Afghanistan sits on vast mineral wealth has been detailed in several surveys, the most extensive of which were conducted by the Soviets in the 1970s. Mining companies, both Afghan and foreign, already have shown interest, notably in its copper, iron and oil. Last month, Afghan officials proudly presented what they say is $3 trillion worth of deposits scattered throughout the country, more than triple the initial dollar amount estimated by the U.S. Defense Department last June. The problem is that they are in one of the country's most dangerous spots, on the south bank of the Helmand River in southern Afghanistan, where fighting rages in a traditional Taliban stronghold.
Significant deposits also exist in Australia, Malaysia, South Africa, Brazil, and other countries, although those deposits tend to be of the lower-grade monazite ores. Lynas Corp. and Arafura Resources Ltd. are two companies that are beginning operations in Australia -- reportedly with Chinese financial backing(!)
The trickle down effect to the lighting industry:
According to a statement from Ellis Yan, CEO of TCP Inc. "Where phosphor once represented roughly 10% to 15% of the cost of a typical CFL, it can now exceed 50% (or more in some models) of the total lamps production cost". TCP was the first lighting manufacturer to alert us of the rare earth shortage issue - before it became an issue. As we experienced with the 'ballast shortage of 2010', there are forward-thinking manufacturers that choose to share information to better prepare their supply channel, and there are those who choose not to divulge any information lest they expose a possible market vulnerability.
The issue with the scarcity of phosphors is much different than what we experienced with last year's component shortage. The component shortage mainly impacted the availabilty of finished goods; fixtures, ballasts, and controls. Market conditions were not driving prices up like they are with today's rare earth minerals issue. This time around with lamp manufacturers clearly taking it on the chin, we should expect clear and frequent communications centered on recovering escalating phosphor costs through price increase notifications.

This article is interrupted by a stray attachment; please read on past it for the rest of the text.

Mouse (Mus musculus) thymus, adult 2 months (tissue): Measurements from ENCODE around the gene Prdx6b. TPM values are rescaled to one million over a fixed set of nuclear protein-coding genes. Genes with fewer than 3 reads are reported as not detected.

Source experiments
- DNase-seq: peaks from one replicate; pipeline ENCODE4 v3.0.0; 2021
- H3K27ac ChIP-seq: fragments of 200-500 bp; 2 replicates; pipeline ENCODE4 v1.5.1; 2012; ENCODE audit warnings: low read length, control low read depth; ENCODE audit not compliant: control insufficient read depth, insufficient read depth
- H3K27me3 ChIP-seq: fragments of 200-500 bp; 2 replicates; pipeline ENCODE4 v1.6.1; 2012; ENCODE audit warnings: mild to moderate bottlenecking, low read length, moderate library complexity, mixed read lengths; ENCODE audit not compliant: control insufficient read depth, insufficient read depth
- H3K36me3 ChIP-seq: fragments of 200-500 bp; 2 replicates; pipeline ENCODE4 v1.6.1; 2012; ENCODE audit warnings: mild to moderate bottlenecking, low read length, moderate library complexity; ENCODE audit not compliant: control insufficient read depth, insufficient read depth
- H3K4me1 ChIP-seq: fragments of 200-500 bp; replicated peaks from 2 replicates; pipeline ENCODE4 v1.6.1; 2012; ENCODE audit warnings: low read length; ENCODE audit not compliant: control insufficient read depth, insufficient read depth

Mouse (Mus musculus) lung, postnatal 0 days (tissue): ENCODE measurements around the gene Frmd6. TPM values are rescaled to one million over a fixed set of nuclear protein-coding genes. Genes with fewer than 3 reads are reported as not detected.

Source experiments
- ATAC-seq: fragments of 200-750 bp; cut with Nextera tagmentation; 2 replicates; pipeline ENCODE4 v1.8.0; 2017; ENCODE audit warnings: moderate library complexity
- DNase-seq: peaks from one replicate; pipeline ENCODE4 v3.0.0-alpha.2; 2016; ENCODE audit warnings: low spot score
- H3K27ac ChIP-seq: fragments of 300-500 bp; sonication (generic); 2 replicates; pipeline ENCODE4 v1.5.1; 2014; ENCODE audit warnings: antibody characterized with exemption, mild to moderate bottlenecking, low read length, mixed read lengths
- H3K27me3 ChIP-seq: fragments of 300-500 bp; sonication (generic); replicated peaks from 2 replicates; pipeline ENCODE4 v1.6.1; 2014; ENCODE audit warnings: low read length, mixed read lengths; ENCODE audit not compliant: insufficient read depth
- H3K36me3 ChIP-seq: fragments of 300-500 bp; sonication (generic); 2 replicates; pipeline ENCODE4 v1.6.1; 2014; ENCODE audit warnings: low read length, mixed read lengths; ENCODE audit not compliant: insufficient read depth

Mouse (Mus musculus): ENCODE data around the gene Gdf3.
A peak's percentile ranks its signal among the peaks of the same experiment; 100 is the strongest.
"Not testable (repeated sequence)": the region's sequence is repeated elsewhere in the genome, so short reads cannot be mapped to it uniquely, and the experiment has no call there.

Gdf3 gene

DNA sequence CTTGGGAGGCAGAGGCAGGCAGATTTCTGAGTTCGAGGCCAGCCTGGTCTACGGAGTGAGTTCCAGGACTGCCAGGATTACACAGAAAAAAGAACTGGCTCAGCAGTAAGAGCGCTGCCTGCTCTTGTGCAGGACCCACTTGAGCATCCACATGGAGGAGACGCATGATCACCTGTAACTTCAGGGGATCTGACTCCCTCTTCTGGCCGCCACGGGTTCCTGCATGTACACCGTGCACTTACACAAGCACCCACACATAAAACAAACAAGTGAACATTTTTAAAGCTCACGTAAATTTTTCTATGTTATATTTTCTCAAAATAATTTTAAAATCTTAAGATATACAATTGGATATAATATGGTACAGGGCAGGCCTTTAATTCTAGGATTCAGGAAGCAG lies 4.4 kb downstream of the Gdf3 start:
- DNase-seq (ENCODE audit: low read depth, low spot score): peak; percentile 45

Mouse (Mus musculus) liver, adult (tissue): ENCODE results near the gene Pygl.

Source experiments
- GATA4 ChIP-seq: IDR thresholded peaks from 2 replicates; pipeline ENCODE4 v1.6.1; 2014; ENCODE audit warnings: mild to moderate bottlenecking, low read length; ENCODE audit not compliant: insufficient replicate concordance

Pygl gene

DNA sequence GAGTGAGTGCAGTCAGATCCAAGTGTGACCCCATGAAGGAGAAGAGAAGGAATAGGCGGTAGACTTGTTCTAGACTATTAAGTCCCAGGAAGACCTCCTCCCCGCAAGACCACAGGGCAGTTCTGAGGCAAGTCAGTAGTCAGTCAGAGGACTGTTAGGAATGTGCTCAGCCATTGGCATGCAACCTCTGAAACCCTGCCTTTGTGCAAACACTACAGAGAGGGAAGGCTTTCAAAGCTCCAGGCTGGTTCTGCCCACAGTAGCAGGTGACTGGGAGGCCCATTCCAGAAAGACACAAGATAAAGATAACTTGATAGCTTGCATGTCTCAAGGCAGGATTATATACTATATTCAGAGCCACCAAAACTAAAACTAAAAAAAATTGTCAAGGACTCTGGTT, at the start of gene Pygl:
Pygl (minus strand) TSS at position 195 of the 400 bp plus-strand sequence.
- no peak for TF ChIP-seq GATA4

The TCP statement from Ellis Yan goes on to explain: "Over the past few months, an unprecedented rise in the rare earth mineral markets has sent fluorescent phosphor prices skyrocketing to levels not seen before. Fluorescent phosphor prices have increased nearly ten-fold over the past couple months. Phosphor costs continue to rise every week. Last week's phosphor price exceeded 2400 RMB/ kg., (vs. around 300RMB/ kg. in February 2011), more than an 800% increase in just five months time!!"
"Most of the other domestic CFL brands source their CFLs from various Chinese-based CFL manufacturers. Therefore, some of these companies can delay the price impact to their customers by simply pushing the burden temporarily to their lamp suppliers. Eventually though, all manufacturers will be forced to pass along these costs, since this is an industry wide issue - there are simply no alternative sources for this phosphor. In addition, these other CFL brands may not be able to control the actual cost impact, as their suppliers may eventually be able to pass through additional costs above and beyond these material impacts."
To Mister Yan's point, we are now being faced with price increase notifications from all major lamp manufacturers. Some of these increases will come in stages but industry chatter has been reporting price increases upwards to 40 percent.
In the coming days, Connexion will be meeting with some of our other lamp manufacturers to address the supply channel issues and price ramifications. As we learn more, we'll be communicating everything in our Industry News blog. . As formal price increase notifications are released they will be posted on our Price Increases page .
For more information and supporting documentation, please visit our dedicated Rare Earth Metals Shortages page.